I never felt sexism directed at me until I became a dean of students. I had seen it impact others, I knew it existed, but it was always in the society beyond my job, beyond my immediate work. I had observed how stereotypes and gendered expectations impacted my mother and grandmother, so I worked incessantly to resist gender roles in my own home and in raising my children. My partner and I have an equal relationship, we both hyphenated our names when we married, and more often than not, he takes on the caregiver role in our household while I am the one running late from work and missing dinner. I have always been proud of the feminist life I had been living and felt that somehow I had been able to resist the sting of sexism.
In my work life, I have been mentored and encouraged by men. Often they were the ones pointing out strengths in my skill set and pushing me to take on expanded roles. I never before felt the impact of my gender on my work until last year, my 18th year as a working professional. The difference is that last year I was asked to take on the role of Interim Dean of Students at my institution and I wasn’t prepared for the backlash that I would experience.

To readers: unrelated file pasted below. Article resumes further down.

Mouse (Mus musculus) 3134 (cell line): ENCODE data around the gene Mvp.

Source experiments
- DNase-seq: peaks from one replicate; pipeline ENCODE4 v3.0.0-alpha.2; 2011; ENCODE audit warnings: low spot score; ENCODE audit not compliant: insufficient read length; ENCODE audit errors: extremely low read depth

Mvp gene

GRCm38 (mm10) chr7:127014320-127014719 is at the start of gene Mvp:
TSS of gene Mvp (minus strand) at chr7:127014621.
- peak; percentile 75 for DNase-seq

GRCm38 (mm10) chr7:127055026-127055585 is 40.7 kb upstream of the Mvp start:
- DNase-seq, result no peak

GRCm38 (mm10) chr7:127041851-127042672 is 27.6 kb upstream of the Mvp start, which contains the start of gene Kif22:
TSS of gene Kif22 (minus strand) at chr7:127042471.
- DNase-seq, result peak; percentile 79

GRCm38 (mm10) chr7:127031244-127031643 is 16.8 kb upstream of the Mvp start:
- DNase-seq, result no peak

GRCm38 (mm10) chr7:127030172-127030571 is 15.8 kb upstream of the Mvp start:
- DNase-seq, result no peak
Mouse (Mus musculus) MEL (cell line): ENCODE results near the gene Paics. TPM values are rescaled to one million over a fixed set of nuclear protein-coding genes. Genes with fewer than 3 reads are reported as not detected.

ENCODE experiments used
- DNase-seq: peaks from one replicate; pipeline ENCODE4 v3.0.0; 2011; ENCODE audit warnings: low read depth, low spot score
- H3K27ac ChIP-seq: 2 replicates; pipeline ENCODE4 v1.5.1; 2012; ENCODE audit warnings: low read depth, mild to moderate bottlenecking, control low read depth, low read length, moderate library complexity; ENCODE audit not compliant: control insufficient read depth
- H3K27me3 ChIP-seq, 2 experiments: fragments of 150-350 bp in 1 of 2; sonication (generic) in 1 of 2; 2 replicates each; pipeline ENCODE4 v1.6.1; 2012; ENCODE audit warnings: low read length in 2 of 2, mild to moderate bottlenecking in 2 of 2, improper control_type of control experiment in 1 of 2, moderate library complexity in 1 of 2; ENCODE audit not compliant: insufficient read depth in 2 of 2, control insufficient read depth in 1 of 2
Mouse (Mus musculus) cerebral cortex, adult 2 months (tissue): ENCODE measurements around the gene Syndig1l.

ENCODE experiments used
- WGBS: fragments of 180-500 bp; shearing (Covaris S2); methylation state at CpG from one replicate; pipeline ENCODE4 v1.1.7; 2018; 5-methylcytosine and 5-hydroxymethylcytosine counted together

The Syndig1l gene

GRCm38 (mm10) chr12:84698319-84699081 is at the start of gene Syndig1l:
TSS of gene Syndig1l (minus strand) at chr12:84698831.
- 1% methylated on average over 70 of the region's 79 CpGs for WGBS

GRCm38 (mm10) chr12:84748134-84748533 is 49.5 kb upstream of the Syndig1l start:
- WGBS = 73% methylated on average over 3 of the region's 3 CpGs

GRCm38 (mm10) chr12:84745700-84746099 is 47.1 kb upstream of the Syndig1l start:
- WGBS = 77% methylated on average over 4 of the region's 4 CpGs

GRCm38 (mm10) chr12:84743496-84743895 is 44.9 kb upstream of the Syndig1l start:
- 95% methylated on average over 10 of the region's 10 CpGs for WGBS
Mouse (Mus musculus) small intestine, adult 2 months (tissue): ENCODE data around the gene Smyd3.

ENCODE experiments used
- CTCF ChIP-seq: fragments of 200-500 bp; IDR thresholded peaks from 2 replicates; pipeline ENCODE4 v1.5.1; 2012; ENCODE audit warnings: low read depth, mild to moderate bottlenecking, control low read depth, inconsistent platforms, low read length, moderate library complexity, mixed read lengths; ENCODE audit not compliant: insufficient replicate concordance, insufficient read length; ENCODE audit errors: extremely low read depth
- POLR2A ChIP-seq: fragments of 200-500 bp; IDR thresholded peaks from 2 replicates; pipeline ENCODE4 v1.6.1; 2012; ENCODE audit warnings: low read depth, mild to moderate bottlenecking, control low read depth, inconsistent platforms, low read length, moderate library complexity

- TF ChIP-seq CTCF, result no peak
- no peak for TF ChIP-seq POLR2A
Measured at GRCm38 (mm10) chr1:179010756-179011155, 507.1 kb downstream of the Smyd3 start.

Same speech. Different results.
As an Assistant Dean of Students, I had spent several years being the communicator on behalf of the dean of students, including creating presentations and encouraging the using of social media as a division. In this role, I created the Prezi that the former dean used in his orientation presentation to students and parents. I also encouraged him to use a “twitterfall” during the presentations to engage with the audience. Although there were a couple of hiccups that we had to work out, by and large the twitterfall was a success for him, and he used it for two years.
As Interim Dean in the summer of 2012, I used the exact same presentation that I had created for him and also used the twitterfall. It was a disaster. At first the tweets were all about my outfits. I wore a black and white skirt outfit one night and made the “mistake” of wearing red shoes. The twitterfall was full of comments about my shoes and the Wizard of Oz. Brilliant. Later that week, a new student tweeted, and excuse the language, “does anyone else want to bang her?” Someone else tweeted something inappropriate the next night, and when I tweeted back challenging the comment, I received a “eff you.” These kind of experiences did not happen to the former dean.
Let me be clear, I addressed every single one of the students and inappropriate tweets I received. But, I was getting tired and frustrated. As a result, I started adjusting my behavior. We started taking the twitterfall down once I took the stage, and I started dressing in less feminine clothing. I started, quite unconsciously, wearing pant suits and down playing my feminine side. I spent some time reflecting on how I was feeling and realized that I didn’t like the way I was reacting. I have since recalibrated and this summer I was more myself, although the pant suits did come out occasionally. Lesson learned. Don’t let the sexist backlash dictate who you are.